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1 minute ago, beecee said:

The expansion of the universe is only evident over larger scales. Over smaller scales, say our local group of galaxies, the gravity of the mass energy within such regions, overcome the expansion we observe over the larger scales. And even smaller scales will see the EMFs and strong and weak nuclear forces overcome the observed large scale expansion. That explains why planets, stars, us etc are not affected by the expansion of spacetime over larger scales.

This is why we have peer review!  You see I missed that.

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1 minute ago, DanTrentfield said:

Also, I must beg the question, even though as you said it is a 'given', what causes the universe to expand in the first place

That is due to the initial conditions of the universe - hot, dense and expanding (and therefore cooling). Why was the universe in that initial state? No one knows.

The description of space-time in GR shows that space-time containing a (roughly) homogeneous distribution of mass must either expand or contract - it isn't stable. The initial conditions caused to to expand. It used to be thought that gravity would slow it down and lead to it contracting, but the (unexplained) acceleration makes that look unlikely.

Quote

Because if Newtons third law is universally correct then there should be something weird going on due to gravity existing as each force should have it's equal and opposite according to the law

Oooh. Careful. That doesn't mean that each type of force must have an opposite, but that the forces on a body must be equal and opposite. So, for example, gravity is a force pushing you down into your chair while the (electromagnetic) forces  in the material of the chair push back the same amount (and, therefore, you don't move).

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11 minutes ago, DanTrentfield said:

Thanks Strange!

Also, I must beg the question, even though as you said it is a 'given', what causes the universe to expand in the first place, not to mention the accelerating expansion that I forgot to mention.

I think the answer to that is the same as the answer to what caused the BB. We don't know.

The way I view the whole picture [I may stand to be corrected on this issue] is that just after the initial BB or a part of it, Inflation took part. The density of the universe at that time saw the incredible rate of inflation gradually slowed to a more sedate pace, until a period was reached where due to the continued, albeit slowing expanding rate, the density eventually dropped to such a figure, that the large scale expansion rate again took over and we observed an acceleration. This is where we find ourselves now.

Edited by beecee

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13 minutes ago, Strange said:

That is due to the initial conditions of the universe - hot, dense and expanding (and therefore cooling). Why was the universe in that initial state? No one knows.

The description of space-time in GR shows that space-time containing a (roughly) homogeneous distribution of mass must either expand or contract - it isn't stable. The initial conditions caused to to expand. It used to be thought that gravity would slow it down and lead to it contracting, but the (unexplained) acceleration makes that look unlikely.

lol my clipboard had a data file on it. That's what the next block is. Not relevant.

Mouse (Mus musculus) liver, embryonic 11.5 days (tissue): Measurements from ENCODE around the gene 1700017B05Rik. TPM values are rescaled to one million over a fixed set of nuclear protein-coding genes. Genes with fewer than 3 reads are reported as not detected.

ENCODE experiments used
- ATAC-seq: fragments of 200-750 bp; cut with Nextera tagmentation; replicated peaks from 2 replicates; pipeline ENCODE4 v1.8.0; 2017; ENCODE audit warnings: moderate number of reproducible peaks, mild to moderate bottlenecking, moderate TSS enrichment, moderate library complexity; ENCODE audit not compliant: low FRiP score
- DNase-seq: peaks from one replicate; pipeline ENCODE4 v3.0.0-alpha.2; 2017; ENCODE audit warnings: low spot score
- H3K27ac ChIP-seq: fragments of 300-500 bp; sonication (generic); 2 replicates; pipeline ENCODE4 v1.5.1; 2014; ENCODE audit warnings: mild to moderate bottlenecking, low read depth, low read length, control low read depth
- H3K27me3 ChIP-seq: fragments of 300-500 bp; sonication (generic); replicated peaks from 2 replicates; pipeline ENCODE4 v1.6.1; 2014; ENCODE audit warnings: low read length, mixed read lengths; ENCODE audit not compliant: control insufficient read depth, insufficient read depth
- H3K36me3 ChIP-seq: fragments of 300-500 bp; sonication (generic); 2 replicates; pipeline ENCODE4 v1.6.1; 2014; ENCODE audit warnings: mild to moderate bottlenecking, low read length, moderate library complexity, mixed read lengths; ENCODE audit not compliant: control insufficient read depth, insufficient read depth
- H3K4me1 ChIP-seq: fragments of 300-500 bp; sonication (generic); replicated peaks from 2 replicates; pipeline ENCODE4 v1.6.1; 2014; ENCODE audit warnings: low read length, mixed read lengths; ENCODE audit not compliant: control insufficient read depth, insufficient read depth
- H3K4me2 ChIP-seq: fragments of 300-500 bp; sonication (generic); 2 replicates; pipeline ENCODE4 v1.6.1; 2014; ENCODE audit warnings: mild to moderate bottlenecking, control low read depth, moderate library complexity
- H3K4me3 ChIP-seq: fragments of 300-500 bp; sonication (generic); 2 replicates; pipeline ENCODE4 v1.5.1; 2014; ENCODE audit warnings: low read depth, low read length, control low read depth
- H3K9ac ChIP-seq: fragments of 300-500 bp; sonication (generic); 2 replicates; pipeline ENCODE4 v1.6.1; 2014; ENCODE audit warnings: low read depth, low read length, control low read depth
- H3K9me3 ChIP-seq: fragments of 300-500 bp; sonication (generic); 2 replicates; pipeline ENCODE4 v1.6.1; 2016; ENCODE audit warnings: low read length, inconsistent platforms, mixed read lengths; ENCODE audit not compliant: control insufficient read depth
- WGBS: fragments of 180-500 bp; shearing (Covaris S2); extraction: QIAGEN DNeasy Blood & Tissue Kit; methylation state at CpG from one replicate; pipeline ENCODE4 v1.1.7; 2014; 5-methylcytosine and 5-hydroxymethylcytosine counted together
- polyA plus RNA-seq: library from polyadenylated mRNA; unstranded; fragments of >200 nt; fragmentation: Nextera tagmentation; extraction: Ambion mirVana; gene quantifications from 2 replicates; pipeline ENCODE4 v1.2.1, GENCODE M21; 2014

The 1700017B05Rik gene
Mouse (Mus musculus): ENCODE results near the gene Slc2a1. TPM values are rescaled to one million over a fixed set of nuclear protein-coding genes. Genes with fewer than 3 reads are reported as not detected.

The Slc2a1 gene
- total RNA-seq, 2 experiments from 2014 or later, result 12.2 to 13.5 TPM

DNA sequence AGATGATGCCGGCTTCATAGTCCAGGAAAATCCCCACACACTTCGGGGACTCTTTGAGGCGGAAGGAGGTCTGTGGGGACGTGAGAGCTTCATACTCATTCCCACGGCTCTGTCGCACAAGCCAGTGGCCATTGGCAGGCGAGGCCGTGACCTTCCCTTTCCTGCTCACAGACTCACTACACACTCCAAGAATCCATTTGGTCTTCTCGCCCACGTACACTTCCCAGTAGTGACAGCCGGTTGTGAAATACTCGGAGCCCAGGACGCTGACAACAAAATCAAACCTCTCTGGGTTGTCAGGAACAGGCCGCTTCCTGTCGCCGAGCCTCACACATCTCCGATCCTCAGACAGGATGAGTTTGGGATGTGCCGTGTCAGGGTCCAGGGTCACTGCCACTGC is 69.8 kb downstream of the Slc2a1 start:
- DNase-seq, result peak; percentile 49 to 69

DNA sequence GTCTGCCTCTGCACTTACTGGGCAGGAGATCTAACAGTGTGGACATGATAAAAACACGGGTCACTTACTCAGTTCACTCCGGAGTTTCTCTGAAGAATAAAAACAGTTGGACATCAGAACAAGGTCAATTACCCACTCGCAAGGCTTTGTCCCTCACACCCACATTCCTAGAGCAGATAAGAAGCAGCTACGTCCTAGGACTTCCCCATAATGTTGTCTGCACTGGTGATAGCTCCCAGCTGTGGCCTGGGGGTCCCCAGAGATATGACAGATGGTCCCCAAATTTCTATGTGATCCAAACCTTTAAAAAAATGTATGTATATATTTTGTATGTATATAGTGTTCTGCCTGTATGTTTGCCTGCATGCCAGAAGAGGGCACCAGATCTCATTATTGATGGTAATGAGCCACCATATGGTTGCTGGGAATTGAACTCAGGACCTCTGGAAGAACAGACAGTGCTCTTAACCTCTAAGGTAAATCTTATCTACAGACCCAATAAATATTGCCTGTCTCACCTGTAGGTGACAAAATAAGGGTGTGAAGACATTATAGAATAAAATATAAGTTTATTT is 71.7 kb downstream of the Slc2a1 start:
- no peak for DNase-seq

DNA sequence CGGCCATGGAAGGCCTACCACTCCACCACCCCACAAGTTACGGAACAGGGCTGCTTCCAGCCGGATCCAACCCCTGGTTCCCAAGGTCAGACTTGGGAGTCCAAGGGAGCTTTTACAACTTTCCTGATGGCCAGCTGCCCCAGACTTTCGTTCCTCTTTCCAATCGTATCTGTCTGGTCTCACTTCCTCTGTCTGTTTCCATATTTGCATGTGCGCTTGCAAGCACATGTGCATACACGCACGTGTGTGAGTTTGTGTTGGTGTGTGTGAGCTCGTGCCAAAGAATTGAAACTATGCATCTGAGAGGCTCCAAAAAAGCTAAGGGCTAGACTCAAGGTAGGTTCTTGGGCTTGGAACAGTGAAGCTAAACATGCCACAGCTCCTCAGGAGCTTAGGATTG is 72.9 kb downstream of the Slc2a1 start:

Oooh. Careful. That doesn't mean that each type of force must have an opposite, but that the forces on a body must be equal and opposite. So, for example, gravity is a force pushing you down into your chair while the (electromagnetic) forces  in the material of the chair push back the same amount (and, therefore, you don't move).

Whoops  Even people with degrees in science still make silly makes like this from time to time because they are focused on the big picture instead of nuances, which is why peer review is so damn important, because imagine how many brilliant scientists that win Nobel prizes would appear like babbling buffoons that forget that acceleration due to gravity is equal to g=GM/r2 because they are looking at why two planets are in a position in the sky instead of focusing on little nuances like that.

11 minutes ago, beecee said:

I think the answer to that is the same as the answer to what caused the BB. We don't know.

The way I view the whole picture [I may stand to be corrected on this issue] is that just after the initial BB or a part of it, Inflation took part. The density of the universe at that time saw the incredible rate of inflation gradually slowed to a more sedate pace, until a period was reached where due to the continued, albeit slowing expanding rate, the density eventually dropped to such a figure, that the large scale expansion rate again took over and we observed an acceleration. This is where we find ourselves now.

I think you'd be correct, because it appears the amount of energy put into the expansion was initially constant in the first few moments (or millions of years, lack of evidence) and then a runaway effect happened. Kind of like you start a diesel engine and it has a runaway and continues until it destroys itself. This runaway effect could be a result of early effects of the big rip which caused the universe to behave like a balloon that is popping but retains it's shape and keeps expanding faster and faster.

Edited by DanTrentfield

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You get down to it expansion or contraction is heavily related to the thermodynamic properties of each particle species. Of which we can sort their equations of state into  fundamental groups.

1) matter only (can still cause expansion, depending on density compared to critical density).

2) Radiation ie photons, neutrinos etc (relativistic particles primarily) ie high kinetic term.

3) The Cosmological constant aka dark energy as a possible contributor. ( scalar field equation of state for this group)

The key components to an equation of state is the ratio of  mass/energy density (kinetic terms) to pressure or potential energy. This is simplified to the $w=\frac{\rho[{p}$ see link.

Edited by Mordred